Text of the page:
Originality doesn’t exist. Stop chasing it.
In fact, this is not accurate – we do recognize when something is fresh and new, different from things we’ve seen before. But the occasions in which it’s truly “new, revolutionary, never-seen-before” are incredibly rare.
Most often what we consider to be original is just a new combination of pre-existing, well known ideas or concepts. They’re just combined in a different way – maybe one that was never tried before or wasn’t relevant prior to some technology development (like social media, for example).
With the rising of AI, this begs the question – can’t a computer try more combinations in a smaller time frame, and basically kill originality?
Well, no. Because people don’t usually follow dry, factual concepts. I’ve recently read “Start With Why” by Simon Sinek, and while it wasn’t exactly what I expected it to be, his point was abundantly clear. People buy from people. And not just anyone, but people who have strong beliefs and identities behind their products.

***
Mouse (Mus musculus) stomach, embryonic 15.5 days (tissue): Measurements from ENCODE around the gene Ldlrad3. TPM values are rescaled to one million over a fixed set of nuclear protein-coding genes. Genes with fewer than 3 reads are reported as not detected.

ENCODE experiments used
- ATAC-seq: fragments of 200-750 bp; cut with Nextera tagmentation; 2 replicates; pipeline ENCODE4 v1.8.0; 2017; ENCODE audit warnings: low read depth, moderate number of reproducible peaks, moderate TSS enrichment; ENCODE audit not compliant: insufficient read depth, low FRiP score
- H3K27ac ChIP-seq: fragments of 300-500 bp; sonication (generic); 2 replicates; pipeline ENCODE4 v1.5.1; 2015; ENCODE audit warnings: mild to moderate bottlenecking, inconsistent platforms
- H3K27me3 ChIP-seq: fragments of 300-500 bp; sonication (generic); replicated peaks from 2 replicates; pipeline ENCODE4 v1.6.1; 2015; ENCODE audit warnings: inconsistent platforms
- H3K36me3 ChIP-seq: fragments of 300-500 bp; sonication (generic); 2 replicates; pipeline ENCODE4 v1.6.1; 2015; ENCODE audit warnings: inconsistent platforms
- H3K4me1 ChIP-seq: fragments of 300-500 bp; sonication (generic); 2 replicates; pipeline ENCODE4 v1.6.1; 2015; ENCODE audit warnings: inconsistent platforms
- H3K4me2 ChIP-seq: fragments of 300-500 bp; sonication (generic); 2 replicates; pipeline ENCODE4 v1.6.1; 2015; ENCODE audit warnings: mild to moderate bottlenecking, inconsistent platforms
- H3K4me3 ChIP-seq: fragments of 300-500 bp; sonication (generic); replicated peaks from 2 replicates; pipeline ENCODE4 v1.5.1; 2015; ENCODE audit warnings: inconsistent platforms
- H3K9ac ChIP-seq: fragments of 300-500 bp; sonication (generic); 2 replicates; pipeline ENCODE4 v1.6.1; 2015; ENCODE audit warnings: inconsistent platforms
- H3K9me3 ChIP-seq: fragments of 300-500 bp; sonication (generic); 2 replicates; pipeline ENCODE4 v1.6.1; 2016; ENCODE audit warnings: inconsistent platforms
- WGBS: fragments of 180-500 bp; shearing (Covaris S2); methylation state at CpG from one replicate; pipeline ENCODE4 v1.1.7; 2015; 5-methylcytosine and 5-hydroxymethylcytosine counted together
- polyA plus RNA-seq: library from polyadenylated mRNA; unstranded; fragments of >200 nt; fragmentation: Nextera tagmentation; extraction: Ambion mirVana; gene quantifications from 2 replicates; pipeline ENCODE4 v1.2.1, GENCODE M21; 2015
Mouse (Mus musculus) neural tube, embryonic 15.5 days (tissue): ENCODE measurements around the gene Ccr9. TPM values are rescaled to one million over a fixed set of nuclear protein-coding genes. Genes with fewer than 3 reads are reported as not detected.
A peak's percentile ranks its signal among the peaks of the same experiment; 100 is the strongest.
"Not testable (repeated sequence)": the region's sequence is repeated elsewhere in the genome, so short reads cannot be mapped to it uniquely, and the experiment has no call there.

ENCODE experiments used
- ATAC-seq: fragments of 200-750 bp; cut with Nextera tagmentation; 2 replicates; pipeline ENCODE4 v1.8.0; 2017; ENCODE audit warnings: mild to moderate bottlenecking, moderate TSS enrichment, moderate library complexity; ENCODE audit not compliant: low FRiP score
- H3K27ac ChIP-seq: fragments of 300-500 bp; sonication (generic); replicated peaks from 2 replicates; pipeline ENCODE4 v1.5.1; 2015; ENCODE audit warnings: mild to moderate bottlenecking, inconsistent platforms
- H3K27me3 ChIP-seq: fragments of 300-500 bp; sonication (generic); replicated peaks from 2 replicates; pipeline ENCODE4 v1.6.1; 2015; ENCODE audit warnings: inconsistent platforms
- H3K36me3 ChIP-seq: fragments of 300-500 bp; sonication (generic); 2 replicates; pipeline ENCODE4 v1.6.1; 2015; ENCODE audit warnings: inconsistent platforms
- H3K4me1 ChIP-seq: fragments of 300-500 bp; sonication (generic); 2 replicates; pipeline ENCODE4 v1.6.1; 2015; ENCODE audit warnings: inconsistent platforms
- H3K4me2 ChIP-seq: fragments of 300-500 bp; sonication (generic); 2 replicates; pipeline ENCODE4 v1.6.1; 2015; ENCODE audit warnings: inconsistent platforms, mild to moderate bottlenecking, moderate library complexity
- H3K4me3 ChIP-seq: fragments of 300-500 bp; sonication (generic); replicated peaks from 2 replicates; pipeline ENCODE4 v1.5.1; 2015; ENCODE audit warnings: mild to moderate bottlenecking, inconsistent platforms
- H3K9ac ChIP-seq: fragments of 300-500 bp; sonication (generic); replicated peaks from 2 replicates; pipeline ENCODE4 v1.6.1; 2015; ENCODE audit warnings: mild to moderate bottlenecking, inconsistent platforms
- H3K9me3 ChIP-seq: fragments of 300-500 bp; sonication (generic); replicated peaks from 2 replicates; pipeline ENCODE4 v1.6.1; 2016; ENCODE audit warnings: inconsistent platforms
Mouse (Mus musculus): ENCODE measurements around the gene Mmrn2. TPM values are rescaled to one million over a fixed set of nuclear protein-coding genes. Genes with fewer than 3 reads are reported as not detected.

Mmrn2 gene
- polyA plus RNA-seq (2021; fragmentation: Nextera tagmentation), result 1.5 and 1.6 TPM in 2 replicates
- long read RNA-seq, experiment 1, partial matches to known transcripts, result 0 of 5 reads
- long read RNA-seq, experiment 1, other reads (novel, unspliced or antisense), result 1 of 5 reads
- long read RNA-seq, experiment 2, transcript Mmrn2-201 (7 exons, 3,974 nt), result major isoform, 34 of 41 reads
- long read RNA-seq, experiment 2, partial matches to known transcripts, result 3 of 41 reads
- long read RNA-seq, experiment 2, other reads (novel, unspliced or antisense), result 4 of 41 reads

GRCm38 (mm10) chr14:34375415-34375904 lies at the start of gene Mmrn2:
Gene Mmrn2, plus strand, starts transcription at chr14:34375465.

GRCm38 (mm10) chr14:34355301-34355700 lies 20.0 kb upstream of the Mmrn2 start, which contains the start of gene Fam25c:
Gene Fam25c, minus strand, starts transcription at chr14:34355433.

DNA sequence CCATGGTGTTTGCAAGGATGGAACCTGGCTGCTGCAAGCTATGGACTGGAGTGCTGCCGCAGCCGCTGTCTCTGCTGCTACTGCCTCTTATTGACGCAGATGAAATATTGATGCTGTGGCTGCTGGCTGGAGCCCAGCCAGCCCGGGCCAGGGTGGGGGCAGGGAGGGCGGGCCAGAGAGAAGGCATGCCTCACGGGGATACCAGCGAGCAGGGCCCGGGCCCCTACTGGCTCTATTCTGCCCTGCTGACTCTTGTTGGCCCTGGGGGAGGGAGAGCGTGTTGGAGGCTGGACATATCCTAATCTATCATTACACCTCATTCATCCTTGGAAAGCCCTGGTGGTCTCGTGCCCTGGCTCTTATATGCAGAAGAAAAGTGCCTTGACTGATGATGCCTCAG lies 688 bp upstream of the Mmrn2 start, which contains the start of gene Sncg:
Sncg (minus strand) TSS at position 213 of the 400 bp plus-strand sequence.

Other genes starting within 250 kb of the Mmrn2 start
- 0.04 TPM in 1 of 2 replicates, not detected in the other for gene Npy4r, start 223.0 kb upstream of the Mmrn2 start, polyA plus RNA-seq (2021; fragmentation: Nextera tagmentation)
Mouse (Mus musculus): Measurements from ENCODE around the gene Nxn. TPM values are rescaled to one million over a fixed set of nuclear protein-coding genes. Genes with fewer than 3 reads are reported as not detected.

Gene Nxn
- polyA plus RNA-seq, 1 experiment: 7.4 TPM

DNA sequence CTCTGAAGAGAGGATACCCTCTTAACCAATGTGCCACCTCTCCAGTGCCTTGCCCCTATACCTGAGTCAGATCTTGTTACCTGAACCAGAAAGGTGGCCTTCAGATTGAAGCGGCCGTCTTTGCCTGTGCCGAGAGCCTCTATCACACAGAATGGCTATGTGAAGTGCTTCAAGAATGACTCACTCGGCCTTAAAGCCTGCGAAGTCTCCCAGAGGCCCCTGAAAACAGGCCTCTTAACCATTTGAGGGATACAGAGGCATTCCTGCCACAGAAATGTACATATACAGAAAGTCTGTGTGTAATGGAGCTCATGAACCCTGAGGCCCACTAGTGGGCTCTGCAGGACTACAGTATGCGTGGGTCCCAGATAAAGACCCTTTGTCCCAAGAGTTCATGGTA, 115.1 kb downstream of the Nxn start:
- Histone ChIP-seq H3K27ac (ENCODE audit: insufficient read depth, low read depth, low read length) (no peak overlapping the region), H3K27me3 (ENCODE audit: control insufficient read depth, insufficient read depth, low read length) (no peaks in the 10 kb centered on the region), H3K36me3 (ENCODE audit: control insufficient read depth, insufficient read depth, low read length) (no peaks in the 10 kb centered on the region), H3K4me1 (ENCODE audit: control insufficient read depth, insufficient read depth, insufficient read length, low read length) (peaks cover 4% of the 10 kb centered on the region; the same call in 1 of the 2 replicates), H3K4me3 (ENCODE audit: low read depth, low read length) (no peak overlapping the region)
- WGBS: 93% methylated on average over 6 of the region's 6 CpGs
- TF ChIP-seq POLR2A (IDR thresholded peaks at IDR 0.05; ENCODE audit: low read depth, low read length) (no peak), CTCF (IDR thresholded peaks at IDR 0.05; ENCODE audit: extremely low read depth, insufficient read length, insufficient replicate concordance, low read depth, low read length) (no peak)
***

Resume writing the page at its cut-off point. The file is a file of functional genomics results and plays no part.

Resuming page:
By the way, when I say “buy”, I don’t mean solely monetary transactions. I mean anything that’s made to influence others.
A political stance, an ideology, a lifestyle change – anything you’re trying to convince others to do has to start with your own personality and beliefs. This is the “magic component” of originality – you. Even if another person has combined the same concepts and preaching (or selling) the same ideas – they don’t have the unique mix of life experiences – and lessons learned from them – as you do.
As much as I hate to say it, the cliche is true – stop trying to be original, just be yourself. It’s not as simple as it sounds. It requires a lot of growth, constantly working on yourself, gaining confidence – but it’s all worth it in the end.